At 00Z today, Dennis was upgraded to 115kts, making it a CAT4 hurricane. Since then, it had leveled off at 115kts as it scrapes the southern Cuba coast. It nipped Cabo Cruz, Cuba last night as a CAT4. At 15Z this morning, it was upgraded further to 130kts and 938mb based on aircraft recon data. In the past 24 hours, the central pressure has fallen 30mb and the winds have increased by 40kts. The latest position is 21.4N 79.9W and motion is NW at 13kts. It is only 6kts from being the first Atlantic July CAT5 in recorded history. Hurricane Warnings are in place for most of Cuba and the Florida Keys, and the northern Gulf coast is still very much in danger of a major landfall late Sunday into early Monday. As the time draws near and the track forecast errors are slimmed down, the strip between New Orleans and Apalachicola still looks like the target, with even higher likelihood between Mobile and Pensacola. If you're in these areas, you should certainly be moving along with plans to evacuate and protect your house (a Hurricane Watch should be issued later today for you). Likewise in the Florida Keys... although you may not experience a direct hit, the eyewall or near-eyewall could reach that area Saturday morning and cause significant damage. The forecast takes Dennis over western Cuba as a CAT4, weakening a bit as it crosses the island, then reintensifying as it makes its way across the Gulf toward the US. This has the potential to hit the same area that Ivan hit last year, but perhaps even stronger. As an aside, the NTC (Net Tropical Cyclone activity) for 2005 is already 24.1%. According to Phil Klotzbach here at CSU, this is only behind the seasons of 1996 (28.9%) and 1966 (42.6%) for June-July activity. So although this season is freakishly active so early, it is not unprecedented.Please visit my tropical Atlantic headquarters.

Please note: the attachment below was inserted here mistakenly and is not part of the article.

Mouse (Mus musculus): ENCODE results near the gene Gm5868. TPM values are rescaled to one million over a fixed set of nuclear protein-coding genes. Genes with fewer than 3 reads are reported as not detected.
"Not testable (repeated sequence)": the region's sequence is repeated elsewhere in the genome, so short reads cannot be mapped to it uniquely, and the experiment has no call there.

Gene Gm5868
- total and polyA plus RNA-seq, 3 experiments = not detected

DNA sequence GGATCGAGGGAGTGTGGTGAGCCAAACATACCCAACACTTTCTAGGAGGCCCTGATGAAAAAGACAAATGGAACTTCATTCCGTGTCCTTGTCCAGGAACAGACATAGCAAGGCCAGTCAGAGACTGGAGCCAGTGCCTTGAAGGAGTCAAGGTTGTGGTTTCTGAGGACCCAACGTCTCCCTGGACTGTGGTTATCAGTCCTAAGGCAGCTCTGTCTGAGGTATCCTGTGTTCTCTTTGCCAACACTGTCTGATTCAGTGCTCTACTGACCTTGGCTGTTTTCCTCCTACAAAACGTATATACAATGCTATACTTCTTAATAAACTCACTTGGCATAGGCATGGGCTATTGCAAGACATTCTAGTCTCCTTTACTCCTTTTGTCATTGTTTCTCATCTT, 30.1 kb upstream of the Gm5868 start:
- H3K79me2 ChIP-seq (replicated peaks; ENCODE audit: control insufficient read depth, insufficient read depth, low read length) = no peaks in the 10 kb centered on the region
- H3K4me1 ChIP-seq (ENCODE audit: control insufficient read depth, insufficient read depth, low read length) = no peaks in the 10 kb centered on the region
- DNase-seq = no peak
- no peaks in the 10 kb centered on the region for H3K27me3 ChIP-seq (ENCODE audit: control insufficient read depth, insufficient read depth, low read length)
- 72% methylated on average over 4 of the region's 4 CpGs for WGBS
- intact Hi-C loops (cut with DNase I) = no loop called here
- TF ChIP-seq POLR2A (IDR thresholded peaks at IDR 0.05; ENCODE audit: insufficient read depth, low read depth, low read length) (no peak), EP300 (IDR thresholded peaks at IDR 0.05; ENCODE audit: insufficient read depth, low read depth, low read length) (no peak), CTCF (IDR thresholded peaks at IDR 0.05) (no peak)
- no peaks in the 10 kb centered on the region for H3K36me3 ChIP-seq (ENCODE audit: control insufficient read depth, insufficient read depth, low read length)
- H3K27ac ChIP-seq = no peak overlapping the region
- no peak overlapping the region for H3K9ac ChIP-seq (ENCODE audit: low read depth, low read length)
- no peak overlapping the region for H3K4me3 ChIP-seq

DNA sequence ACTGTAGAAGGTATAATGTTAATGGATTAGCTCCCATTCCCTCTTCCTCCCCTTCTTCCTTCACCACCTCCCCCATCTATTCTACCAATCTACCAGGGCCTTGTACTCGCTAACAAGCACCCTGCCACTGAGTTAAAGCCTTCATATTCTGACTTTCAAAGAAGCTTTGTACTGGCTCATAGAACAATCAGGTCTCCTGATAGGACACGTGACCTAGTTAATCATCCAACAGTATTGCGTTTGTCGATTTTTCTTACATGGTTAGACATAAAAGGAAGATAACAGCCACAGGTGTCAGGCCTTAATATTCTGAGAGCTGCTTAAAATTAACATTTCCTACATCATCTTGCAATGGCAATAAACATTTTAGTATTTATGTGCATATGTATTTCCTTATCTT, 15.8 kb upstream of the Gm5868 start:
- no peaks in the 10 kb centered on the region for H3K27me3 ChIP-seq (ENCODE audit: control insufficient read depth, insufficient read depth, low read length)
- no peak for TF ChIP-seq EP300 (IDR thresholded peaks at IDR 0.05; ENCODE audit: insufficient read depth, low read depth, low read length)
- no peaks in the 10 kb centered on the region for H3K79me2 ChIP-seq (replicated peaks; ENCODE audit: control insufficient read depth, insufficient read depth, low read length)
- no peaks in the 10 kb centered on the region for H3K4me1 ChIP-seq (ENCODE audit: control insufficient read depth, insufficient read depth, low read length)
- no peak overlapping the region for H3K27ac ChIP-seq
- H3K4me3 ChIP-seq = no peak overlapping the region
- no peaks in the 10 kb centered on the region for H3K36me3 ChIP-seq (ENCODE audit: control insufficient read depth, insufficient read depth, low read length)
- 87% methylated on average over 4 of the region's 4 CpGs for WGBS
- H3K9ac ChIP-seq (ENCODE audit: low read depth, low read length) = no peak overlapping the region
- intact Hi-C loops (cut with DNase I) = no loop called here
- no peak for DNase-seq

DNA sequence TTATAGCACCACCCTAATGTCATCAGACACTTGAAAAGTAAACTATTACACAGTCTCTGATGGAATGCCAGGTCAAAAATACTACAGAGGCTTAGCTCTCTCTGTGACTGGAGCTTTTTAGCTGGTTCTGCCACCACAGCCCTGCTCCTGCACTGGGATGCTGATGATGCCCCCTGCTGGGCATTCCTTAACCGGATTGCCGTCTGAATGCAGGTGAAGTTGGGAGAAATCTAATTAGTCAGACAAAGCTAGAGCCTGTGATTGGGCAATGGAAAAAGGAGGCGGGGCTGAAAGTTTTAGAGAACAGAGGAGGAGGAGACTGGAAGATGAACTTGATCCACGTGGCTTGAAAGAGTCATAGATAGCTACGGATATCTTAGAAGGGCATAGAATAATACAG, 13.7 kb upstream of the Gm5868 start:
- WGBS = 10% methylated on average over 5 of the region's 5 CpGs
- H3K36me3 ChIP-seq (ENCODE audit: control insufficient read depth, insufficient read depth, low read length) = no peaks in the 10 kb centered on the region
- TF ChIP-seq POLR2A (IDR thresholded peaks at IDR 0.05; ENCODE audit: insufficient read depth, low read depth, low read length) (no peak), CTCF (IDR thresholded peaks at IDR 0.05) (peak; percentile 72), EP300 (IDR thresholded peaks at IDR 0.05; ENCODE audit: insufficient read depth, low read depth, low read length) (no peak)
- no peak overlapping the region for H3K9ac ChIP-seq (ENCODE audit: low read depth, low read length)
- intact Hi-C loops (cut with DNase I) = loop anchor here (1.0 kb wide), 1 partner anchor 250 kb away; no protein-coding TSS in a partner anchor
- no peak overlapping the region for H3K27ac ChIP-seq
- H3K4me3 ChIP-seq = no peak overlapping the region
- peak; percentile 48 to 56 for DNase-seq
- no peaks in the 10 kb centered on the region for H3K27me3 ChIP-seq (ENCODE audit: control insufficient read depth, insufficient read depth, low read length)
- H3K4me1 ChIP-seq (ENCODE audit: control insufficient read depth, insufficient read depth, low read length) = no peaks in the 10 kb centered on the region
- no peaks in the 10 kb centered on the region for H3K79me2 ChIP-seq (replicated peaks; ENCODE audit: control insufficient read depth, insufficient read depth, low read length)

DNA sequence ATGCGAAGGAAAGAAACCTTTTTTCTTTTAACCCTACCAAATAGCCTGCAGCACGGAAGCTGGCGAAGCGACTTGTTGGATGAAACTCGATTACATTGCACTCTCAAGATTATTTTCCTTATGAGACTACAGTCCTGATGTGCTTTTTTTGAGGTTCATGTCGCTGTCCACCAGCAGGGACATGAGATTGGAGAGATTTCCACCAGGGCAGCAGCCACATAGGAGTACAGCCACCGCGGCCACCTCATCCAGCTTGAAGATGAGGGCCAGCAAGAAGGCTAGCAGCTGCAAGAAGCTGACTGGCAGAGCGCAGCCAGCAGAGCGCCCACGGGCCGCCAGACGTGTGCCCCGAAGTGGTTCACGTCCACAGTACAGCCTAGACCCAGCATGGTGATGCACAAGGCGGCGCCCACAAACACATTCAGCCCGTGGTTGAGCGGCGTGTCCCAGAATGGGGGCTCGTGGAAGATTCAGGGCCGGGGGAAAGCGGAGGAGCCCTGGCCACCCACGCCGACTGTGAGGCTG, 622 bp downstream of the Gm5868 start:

08 July 2005
Dennis strengthens to Category 4...
Posted by at 11:30 AM